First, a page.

Body image issues make smoking harder to quit for college−aged women

KENNESAW‚ Ga. (July 30‚ 2007) — While the number of college−aged women lighting…

Georgia (Jul 30, 2007) — Body image issues make smoking harder to quit for college−aged women

Jennifer Hafer

Abstract

Director of University Relations
Frances Weyand Harrison
770−423−6203
fharris4@kennesaw.edu

Contact/Writer: Jennifer Hafer‚ 770−423−6711 or jhafer@kennesaw.edu

KENNESAW‚ Ga. (July 30‚ 2007) — While the number of college−aged women lighting up for the first time is down‚ new research suggests fewer are kicking the habit.

In a first of its kind study‚ Kennesaw State University assistant professor Dr. Sean Stickney and Purdue University’s Dr. David Black found that young women who smoke were up to three times more likely to exhibit negative perceptions of their physical appearance and physical abilities. Similarly‚ the research revealed that kicking the habit may be made more complicated by the presence of body dysmorphic disorder‚ a type of body image disorder.

“The importance of this study is the realization that various body image issues‚ and eating disorders‚ can directly affect smoking behavior and self−perceptions‚” Stickney said.

In a nationwide sample of female college students between 18 and 25 years old‚ the researchers found women who smoked cigarettes exhibited symptoms associated with BDD‚ including an intense and unrealistic fear of weight gain‚ preoccupations with comparing themselves to their friends as well as others around them and avoiding social engagements completely for fear of negative evaluations of their physical appearance.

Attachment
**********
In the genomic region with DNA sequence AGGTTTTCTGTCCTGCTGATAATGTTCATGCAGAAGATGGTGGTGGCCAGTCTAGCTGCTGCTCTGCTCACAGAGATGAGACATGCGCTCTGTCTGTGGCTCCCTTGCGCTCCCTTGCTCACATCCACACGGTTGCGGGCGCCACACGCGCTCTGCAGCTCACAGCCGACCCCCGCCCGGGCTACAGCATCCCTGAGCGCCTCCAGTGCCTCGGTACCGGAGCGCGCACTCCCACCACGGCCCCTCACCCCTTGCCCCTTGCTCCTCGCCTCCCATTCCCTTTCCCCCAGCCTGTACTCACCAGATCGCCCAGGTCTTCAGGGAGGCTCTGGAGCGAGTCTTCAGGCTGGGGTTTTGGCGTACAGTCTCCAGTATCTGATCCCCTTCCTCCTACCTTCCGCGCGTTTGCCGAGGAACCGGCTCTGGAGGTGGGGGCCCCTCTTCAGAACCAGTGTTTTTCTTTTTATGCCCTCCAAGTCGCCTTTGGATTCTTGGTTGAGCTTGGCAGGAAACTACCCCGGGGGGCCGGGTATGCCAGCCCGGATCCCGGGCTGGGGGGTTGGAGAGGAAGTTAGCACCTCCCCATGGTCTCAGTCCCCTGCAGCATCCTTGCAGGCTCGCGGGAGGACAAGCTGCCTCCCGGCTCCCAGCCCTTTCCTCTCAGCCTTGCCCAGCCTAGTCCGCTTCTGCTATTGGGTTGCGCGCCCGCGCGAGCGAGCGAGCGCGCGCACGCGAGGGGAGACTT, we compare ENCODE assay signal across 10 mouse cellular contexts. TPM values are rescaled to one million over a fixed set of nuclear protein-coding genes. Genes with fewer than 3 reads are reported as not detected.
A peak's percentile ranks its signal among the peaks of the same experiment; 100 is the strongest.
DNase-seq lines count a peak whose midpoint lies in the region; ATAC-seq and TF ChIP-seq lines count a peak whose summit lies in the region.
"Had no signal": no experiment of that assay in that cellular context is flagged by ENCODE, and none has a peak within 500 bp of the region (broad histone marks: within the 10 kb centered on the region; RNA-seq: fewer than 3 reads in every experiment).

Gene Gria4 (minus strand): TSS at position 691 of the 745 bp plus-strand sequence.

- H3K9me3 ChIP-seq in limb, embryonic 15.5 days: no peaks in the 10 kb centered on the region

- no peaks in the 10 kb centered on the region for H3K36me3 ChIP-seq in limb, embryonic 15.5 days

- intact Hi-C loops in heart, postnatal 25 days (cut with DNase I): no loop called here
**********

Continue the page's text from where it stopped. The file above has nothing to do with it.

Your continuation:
“Fewer women are quitting smoking due to the prevalence of disorders such as BDD‚” Stickney said. “We believe that these types of physical self−perceptions may not only hinder a woman’s intentions to quit smoking‚ but may be associated with increased risk for depression as well as an increased risk for developing eating disorders.”

According to the National Institutes of Health‚ between 22 and 25 percent of 15−to−24−year−olds‚ or one in four‚ smokes.

But‚ according to Stickney‚ traditional cessation programs may not be enough to help women in college quit.

“We need to be aware of the presence of these disorders when designing smoking cessation programs for college−aged women‚” he said.


For further information‚ or to schedule an interview‚ please contact the writer.

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A member of the 35−unit University System of Georgia‚ Kennesaw State University is a comprehensive‚ residential institution with a growing student population approaching 20‚000 from 132 countries. The third−largest university in Georgia‚ Kennesaw State offers more than 60 graduate and undergraduate degrees‚ including a new doctorate in education.


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A leader in innovative teaching and learning, Kennesaw State University offers more than 150 undergraduate, graduate and doctoral degrees to its more than 35,000 students. With 13 colleges on two metro Atlanta campuses, Kennesaw State is a member of the University System of Georgia and the third-largest university in the state. The university's vibrant campus culture, diverse population, strong global ties and entrepreneurial spirit draw students from throughout the region and from 92 countries across the globe. A Carnegie-designated doctoral institution, it is one of the 50 largest public institutions in the country. For more information, visit kennesaw.edu.

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